Prevalence of Nausea and Vomiting in Adults Using Ropinirole: A Systematic Review and Meta-Analysis

Prevalence of Nausea and Vomiting in Adults Using Ropinirole: A Systematic Review and Meta-Analysis Background Nausea and vomiting are commonly associated with medication use. Dopaminergic agonists have been associ- ated with these symptoms, but their impact in patients without Parkinson’s disease, such as those with restless legs syndrome (RLS), is not well characterized. Aims We sought to determine whether the non-ergoline dopamine agonist ropinirole is associated with nausea and vomiting in adults with RLS. Methods We conducted a systematic review using PUBMED, EMBASE, and clinical trial databases to identify placebo- controlled clinical trials of ropinirole for RLS treatment. We extracted data including dosing schedule and the proportion of patients reporting nausea and/or vomiting. We also determined hazard ratios (HR) using a random effects proportional hazard model. Results We extracted data from a pool of 13 studies. The prevalence of nausea in the ropinirole-treated RLS group (RLS-R; N = 1528) was 37.2% compared to 9.4% in the placebo-treated RLS group (RLS-P; N = 1395) (p < 0.0001). The prevalence of vomiting in the RLS-R group was 10.9% compared to 2.6% in the RLS-P group (p < 0.0001). Ropinirole use was asso- ciated with a higher risk of reporting nausea (HR 5.924 [4.410–7.959], p < 0.001) and experiencing vomiting (HR 4.628 [3.035–7.057], p < 0.0001). Nausea and vomiting represented nearly 50% of all adverse events reported. Conclusions http://www.deepdyve.com/assets/images/DeepDyve-Logo-lg.png Digestive Diseases and Sciences Springer Journals

Prevalence of Nausea and Vomiting in Adults Using Ropinirole: A Systematic Review and Meta-Analysis

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Publisher
Springer US
Copyright
Copyright © 2018 by Springer Science+Business Media, LLC, part of Springer Nature
Subject
Medicine & Public Health; Gastroenterology; Hepatology; Oncology; Transplant Surgery; Biochemistry, general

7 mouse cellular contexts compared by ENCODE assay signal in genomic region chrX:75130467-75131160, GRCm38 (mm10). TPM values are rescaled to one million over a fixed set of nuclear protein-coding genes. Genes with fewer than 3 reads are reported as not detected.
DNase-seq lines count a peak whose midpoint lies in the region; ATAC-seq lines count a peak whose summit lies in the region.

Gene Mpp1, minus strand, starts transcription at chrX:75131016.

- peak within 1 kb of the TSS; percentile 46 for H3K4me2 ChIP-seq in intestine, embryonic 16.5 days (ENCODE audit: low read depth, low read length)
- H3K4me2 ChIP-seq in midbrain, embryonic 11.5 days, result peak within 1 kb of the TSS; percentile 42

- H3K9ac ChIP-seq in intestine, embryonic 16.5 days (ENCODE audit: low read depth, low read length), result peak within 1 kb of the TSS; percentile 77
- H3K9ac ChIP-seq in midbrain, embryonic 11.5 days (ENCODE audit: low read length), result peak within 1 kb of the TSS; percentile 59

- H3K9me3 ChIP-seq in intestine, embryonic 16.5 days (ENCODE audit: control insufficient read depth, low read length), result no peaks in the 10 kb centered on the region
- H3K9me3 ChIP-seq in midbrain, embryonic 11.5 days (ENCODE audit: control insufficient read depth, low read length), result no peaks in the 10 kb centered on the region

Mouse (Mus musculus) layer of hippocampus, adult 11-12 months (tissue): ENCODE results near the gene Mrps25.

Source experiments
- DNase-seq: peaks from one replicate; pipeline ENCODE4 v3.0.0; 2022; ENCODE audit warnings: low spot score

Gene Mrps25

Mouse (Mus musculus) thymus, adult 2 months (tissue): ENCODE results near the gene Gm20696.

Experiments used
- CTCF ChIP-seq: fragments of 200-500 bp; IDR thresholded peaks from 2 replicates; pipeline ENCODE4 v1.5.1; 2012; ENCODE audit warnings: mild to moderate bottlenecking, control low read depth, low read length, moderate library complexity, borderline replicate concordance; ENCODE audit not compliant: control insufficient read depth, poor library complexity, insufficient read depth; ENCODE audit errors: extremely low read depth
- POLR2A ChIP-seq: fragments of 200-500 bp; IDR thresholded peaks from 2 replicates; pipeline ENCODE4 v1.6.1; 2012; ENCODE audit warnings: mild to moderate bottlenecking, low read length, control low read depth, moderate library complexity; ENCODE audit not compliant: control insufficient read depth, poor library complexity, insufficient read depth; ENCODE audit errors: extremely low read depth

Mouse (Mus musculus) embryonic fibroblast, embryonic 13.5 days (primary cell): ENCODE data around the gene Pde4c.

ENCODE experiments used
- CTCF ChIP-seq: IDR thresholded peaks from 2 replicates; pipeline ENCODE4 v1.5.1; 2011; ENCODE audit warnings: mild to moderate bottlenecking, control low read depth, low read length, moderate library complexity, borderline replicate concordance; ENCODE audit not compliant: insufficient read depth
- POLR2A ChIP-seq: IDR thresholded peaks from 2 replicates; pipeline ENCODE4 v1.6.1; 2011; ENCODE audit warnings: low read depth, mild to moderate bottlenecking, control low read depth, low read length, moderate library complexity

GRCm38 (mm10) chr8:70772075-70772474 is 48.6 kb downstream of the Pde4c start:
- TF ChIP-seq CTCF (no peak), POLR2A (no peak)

ISSN
0163-2116
eISSN
1573-2568
D.O.I.
10.1007/s10620-018-4937-3
Publisher site
See Article on Publisher Site

Abstract

Background Nausea and vomiting are commonly associated with medication use. Dopaminergic agonists have been associ- ated with these symptoms, but their impact in patients without Parkinson’s disease, such as those with restless legs syndrome (RLS), is not well characterized. Aims We sought to determine whether the non-ergoline dopamine agonist ropinirole is associated with nausea and vomiting in adults with RLS. Methods We conducted a systematic review using PUBMED, EMBASE, and clinical trial databases to identify placebo- controlled clinical trials of ropinirole for RLS treatment. We extracted data including dosing schedule and the proportion of patients reporting nausea and/or vomiting. We also determined hazard ratios (HR) using a random effects proportional hazard model. Results We extracted data from a pool of 13 studies. The prevalence of nausea in the ropinirole-treated RLS group (RLS-R; N = 1528) was 37.2% compared to 9.4% in the placebo-treated RLS group (RLS-P; N = 1395) (p < 0.0001). The prevalence of vomiting in the RLS-R group was 10.9% compared to 2.6% in the RLS-P group (p < 0.0001). Ropinirole use was asso- ciated with a higher risk of reporting nausea (HR 5.924 [4.410–7.959], p < 0.001) and experiencing vomiting (HR 4.628 [3.035–7.057], p < 0.0001). Nausea and vomiting represented nearly 50% of all adverse events reported. Conclusions

Journal

Digestive Diseases and SciencesSpringer Journals

Published: Jan 30, 2018

References

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